If we go by our planets 5/8 of our planets have solar eclipses.

What is the probability of a planet having a solar eclipse based off other simulations?

Is there a more accurate way to calculate the probability of a solar eclipse than taking the averages of our current planets statistics? Related: What is the formula to predict lunar and solar eclipses accurately?


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    $\begingroup$ looks good, thanks! It'll be hard to answer though, requires a model of the statistical distribution of moons about exoplanets. Different but related: How to find Exomoons? and What's still needed before we can observe orbits of exomoons thereby weighing exoplanets? $\endgroup$
    – uhoh
    May 22, 2021 at 3:13
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    $\begingroup$ We don't know any exo- moons. Thus there is no data to check $\endgroup$ May 22, 2021 at 5:00
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    $\begingroup$ I don't know. BUT... to get a solar eclipse a planet needs a moon with a size/orbital radius that will basically cover the star. Mercury and Venus don't have moons because they're too close to the sun, a moon couldn't exist in a stable orbit. So it can be figured which exoplanets CAN'T have a solar eclipse. $\endgroup$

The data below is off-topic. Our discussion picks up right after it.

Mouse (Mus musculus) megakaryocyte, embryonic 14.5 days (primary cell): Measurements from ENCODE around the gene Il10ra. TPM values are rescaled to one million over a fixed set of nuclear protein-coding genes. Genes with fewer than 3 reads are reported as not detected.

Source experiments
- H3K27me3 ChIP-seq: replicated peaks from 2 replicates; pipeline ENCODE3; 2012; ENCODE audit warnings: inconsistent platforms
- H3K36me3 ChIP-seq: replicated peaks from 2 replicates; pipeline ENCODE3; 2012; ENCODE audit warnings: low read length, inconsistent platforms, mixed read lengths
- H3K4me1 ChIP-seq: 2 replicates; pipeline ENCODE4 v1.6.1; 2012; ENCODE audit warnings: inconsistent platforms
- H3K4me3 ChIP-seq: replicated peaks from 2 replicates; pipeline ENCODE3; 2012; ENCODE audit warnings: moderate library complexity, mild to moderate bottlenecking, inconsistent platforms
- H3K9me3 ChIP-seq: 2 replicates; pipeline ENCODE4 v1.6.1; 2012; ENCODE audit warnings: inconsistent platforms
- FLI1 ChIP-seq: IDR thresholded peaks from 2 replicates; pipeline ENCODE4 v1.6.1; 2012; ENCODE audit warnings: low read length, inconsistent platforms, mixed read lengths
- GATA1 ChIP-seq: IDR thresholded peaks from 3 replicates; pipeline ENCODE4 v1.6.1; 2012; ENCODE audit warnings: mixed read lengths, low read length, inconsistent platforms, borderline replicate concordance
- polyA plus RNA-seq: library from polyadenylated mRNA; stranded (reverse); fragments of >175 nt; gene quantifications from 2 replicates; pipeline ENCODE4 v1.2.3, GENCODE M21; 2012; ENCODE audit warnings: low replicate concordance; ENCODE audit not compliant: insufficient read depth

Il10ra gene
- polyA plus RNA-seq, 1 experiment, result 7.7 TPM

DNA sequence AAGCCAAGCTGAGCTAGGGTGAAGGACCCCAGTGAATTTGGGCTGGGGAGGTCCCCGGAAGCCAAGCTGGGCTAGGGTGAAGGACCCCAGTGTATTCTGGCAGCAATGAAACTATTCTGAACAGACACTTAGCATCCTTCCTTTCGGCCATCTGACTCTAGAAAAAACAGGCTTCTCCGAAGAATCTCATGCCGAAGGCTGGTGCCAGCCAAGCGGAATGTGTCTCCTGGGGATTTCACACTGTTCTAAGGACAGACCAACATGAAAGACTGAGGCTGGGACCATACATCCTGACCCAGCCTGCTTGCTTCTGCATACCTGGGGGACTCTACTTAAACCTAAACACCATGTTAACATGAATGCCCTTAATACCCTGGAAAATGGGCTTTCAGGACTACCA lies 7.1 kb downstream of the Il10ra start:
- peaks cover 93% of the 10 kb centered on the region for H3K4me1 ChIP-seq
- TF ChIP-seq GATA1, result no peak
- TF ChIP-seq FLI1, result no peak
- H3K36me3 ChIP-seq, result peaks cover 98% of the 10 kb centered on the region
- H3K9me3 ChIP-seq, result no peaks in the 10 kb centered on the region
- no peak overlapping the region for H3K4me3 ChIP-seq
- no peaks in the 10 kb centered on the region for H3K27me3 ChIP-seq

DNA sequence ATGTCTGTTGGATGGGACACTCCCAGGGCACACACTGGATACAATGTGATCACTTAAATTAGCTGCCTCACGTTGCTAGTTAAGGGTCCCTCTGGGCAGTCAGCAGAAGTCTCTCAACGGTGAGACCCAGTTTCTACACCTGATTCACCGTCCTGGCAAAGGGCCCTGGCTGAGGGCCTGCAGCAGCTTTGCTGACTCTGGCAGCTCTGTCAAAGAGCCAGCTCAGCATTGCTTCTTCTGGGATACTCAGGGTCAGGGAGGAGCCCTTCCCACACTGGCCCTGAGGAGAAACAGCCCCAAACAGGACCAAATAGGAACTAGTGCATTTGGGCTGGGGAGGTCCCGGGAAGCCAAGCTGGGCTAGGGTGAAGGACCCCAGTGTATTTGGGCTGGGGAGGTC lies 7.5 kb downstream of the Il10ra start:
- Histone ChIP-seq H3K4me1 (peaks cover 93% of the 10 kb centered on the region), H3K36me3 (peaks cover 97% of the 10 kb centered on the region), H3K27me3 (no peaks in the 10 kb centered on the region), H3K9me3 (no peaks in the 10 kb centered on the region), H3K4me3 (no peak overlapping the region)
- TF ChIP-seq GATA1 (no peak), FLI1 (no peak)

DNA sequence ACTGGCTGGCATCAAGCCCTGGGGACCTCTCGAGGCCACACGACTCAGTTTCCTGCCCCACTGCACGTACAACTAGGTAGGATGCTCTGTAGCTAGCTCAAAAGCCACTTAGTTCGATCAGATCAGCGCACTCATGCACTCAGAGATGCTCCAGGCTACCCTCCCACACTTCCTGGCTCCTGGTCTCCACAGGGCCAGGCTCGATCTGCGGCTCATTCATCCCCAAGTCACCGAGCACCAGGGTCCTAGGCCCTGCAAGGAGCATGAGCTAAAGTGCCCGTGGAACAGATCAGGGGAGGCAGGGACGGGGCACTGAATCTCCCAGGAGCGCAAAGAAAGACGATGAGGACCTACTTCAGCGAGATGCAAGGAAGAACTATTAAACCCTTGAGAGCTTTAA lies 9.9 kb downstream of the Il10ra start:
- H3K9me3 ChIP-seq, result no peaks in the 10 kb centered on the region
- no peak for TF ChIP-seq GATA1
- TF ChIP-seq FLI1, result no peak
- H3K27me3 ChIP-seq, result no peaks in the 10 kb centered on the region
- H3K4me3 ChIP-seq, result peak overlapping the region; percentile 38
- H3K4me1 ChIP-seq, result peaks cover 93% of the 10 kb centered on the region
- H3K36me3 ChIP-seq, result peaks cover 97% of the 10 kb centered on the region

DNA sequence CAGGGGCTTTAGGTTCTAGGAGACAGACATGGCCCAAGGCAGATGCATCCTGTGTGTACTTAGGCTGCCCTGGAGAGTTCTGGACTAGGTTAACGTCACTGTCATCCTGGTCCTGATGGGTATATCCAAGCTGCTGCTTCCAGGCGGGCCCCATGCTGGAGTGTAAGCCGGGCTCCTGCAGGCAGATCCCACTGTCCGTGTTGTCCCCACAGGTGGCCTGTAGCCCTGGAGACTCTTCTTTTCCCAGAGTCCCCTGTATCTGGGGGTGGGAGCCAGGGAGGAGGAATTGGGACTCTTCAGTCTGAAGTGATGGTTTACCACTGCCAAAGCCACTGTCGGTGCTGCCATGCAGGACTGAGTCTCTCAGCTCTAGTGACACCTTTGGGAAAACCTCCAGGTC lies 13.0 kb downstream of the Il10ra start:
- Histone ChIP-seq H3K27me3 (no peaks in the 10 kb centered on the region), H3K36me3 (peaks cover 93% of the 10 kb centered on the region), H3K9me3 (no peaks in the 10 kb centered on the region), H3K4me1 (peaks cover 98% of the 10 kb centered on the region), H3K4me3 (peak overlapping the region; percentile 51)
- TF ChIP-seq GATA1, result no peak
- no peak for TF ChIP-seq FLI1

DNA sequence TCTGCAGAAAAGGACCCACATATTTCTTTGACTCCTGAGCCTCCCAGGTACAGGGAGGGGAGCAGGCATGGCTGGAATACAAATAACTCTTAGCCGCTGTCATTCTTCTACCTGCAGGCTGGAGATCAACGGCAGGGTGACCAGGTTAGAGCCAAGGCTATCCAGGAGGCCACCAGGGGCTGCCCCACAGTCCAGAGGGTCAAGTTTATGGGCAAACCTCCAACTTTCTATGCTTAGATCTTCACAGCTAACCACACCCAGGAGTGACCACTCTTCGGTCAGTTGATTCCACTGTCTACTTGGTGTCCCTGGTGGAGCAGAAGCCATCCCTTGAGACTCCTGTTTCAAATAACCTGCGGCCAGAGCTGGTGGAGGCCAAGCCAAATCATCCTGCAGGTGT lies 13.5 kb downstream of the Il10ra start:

– Greg
    May 22, 2021 at 15:51
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    $\begingroup$ Are you assuming that you have a planet that is $d$ AU from a star with radius $r$, with a moon with distance $d_m$ away from the planet and radius $r_m$? $\endgroup$
    – WarpPrime
    May 31, 2021 at 2:01
  • $\begingroup$ @fasterthanlight my initial answer would be yes but something may be going over my head. $\endgroup$
    – William
    May 31, 2021 at 2:03


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